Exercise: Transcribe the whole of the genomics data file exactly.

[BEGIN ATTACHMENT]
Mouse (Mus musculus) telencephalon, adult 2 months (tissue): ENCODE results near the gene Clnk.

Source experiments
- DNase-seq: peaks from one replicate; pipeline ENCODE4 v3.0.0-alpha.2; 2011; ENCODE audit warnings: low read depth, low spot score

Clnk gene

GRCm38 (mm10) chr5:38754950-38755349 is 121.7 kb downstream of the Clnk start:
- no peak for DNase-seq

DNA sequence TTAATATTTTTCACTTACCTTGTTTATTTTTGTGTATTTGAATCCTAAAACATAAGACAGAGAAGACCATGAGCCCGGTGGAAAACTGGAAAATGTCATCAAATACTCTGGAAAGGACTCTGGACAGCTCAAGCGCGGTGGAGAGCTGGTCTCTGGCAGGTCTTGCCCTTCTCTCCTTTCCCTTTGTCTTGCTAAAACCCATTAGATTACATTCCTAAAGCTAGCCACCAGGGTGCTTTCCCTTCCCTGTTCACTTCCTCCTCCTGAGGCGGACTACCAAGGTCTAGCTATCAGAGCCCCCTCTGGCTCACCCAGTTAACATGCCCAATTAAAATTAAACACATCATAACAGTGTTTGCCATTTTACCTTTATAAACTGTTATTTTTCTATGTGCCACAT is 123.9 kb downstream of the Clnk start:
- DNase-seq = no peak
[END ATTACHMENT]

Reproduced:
Mouse (Mus musculus) telencephalon, adult 2 months (tissue): ENCODE results near the gene Clnk.

Source experiments
- DNase-seq: peaks from one replicate; pipeline ENCODE4 v3.0.0-alpha.2; 2011; ENCODE audit warnings: low read depth, low spot score

Clnk gene

GRCm38 (mm10) chr5:38754950-38755349 is 121.7 kb downstream of the Clnk start:
- no peak for DNase-seq

DNA sequence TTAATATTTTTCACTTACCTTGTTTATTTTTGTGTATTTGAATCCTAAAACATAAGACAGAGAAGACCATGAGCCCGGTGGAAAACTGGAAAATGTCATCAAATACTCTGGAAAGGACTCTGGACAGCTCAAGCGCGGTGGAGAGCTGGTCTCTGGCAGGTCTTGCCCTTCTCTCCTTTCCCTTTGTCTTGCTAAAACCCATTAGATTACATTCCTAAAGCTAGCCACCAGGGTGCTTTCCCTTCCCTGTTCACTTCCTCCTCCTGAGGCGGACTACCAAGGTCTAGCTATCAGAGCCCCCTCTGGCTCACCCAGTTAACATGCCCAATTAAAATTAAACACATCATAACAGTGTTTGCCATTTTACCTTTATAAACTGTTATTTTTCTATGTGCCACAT is 123.9 kb downstream of the Clnk start:
- DNase-seq = no peak